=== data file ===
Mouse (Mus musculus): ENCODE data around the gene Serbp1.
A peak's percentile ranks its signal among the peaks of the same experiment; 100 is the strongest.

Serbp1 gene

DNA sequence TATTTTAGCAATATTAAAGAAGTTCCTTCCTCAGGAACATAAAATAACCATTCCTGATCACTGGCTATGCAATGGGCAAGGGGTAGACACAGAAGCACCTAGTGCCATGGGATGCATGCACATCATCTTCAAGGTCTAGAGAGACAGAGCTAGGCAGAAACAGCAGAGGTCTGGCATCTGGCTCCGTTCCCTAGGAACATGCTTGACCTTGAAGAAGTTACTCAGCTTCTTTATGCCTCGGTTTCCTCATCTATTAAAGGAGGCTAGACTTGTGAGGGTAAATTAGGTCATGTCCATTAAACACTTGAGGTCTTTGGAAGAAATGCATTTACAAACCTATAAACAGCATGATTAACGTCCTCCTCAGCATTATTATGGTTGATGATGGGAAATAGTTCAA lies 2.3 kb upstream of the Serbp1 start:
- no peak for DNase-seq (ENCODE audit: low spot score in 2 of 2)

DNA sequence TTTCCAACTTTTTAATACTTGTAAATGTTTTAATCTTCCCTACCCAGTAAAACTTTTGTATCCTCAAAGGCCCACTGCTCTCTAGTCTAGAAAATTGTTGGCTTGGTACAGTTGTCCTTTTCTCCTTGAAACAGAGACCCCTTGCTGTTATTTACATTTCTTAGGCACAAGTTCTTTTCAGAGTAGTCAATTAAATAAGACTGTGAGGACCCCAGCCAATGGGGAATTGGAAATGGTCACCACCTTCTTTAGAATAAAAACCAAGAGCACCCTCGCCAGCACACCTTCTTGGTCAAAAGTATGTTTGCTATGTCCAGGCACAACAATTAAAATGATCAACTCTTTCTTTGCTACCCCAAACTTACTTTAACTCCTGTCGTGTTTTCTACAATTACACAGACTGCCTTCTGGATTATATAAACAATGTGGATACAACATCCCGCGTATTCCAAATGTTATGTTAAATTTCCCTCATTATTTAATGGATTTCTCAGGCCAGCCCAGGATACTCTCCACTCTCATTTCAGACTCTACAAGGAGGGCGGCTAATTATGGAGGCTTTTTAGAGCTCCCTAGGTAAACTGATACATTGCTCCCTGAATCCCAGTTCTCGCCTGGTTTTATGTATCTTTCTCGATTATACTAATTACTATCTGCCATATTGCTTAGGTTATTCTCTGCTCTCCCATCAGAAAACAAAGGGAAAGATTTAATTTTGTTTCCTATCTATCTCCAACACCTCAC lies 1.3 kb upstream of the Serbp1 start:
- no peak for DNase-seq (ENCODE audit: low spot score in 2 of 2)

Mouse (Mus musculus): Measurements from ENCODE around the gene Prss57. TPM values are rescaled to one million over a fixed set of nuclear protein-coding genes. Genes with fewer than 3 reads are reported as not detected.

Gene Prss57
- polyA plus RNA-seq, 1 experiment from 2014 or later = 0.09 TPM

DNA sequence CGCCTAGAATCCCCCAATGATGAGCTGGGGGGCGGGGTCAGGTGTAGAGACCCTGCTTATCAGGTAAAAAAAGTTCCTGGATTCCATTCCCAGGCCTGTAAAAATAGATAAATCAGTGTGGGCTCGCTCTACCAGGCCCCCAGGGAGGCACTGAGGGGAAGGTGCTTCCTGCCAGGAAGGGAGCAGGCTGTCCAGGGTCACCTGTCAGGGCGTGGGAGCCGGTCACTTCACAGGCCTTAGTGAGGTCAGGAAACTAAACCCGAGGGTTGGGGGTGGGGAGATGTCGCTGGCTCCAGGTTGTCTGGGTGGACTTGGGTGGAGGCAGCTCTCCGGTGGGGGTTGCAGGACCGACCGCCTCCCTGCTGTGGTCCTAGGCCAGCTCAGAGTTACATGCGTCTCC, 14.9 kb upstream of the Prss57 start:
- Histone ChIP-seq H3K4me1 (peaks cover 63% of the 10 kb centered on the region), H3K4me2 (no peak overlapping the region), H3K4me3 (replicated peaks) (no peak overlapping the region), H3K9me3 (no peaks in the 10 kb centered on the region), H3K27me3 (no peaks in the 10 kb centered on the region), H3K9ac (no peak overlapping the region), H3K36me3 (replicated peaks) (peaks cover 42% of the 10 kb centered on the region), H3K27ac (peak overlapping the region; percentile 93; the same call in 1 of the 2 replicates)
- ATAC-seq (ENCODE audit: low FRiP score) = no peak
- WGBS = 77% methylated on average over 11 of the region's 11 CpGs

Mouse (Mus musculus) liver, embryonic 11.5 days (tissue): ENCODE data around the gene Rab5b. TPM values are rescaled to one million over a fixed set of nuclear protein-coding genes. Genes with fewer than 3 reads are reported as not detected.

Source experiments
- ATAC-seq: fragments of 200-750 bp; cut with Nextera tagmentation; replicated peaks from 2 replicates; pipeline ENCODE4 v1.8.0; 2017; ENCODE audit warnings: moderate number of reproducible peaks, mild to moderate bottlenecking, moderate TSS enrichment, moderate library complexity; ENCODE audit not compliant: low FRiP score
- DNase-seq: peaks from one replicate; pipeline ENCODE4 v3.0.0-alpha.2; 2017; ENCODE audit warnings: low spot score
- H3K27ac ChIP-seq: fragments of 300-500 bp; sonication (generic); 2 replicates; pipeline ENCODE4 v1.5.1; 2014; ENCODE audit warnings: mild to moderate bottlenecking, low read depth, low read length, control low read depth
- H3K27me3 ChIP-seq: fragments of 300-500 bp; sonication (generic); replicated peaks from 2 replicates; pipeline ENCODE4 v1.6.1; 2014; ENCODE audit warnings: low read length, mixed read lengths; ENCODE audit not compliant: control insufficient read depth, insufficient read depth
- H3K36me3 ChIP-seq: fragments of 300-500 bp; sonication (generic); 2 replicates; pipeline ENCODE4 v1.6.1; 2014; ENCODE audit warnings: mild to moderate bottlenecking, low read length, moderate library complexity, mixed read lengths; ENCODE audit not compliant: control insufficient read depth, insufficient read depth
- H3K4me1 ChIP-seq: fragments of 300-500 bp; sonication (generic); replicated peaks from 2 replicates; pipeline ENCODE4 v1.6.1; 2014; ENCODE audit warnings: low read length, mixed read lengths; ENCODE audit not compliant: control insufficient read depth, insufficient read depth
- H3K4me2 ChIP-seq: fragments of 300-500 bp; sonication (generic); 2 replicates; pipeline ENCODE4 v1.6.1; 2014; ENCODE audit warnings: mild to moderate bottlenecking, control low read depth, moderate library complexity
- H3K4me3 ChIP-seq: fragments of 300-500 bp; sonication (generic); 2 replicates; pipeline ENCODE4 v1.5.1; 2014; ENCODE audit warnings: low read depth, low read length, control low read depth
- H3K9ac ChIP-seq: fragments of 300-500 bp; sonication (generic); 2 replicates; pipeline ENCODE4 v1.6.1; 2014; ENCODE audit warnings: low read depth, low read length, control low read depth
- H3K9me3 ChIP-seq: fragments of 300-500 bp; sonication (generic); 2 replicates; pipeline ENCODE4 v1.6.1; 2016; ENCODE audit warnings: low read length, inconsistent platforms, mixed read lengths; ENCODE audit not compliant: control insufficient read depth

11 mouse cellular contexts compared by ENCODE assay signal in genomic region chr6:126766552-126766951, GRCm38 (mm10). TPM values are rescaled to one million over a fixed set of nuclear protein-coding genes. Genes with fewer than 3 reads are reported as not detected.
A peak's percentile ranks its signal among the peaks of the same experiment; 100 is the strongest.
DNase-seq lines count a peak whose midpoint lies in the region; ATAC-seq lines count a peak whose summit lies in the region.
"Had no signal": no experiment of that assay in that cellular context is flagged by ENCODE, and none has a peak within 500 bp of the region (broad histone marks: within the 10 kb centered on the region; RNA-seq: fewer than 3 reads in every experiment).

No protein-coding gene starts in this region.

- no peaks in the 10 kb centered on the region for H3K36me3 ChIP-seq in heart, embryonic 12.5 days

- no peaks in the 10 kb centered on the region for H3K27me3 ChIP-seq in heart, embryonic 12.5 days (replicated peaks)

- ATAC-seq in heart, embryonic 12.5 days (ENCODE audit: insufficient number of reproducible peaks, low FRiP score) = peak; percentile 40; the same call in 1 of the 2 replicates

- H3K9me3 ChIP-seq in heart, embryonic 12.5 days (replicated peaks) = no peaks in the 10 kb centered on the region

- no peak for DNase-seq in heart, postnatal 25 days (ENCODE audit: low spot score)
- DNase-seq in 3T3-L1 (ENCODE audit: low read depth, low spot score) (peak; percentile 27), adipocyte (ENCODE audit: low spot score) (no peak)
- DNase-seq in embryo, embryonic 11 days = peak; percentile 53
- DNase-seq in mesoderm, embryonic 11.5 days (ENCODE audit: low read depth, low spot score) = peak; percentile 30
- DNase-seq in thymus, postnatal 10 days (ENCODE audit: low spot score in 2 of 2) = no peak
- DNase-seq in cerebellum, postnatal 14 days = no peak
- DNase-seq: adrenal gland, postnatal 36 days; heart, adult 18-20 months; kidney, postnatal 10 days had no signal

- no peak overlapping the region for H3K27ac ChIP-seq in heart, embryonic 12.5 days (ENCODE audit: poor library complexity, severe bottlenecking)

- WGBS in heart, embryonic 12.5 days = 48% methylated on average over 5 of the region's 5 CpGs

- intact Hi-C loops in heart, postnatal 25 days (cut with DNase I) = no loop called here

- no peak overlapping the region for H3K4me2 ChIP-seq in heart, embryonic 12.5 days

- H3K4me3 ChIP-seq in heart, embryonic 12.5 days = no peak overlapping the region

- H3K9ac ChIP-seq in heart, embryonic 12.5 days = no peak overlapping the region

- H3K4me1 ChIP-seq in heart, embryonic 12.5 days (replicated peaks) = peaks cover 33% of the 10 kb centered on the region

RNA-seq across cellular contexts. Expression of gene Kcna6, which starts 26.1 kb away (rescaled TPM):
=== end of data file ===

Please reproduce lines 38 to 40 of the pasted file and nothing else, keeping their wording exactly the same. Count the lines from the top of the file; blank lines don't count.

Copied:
- DNase-seq in embryo, embryonic 11 days = peak; percentile 53
- DNase-seq in mesoderm, embryonic 11.5 days (ENCODE audit: low read depth, low spot score) = peak; percentile 30
- DNase-seq in thymus, postnatal 10 days (ENCODE audit: low spot score in 2 of 2) = no peak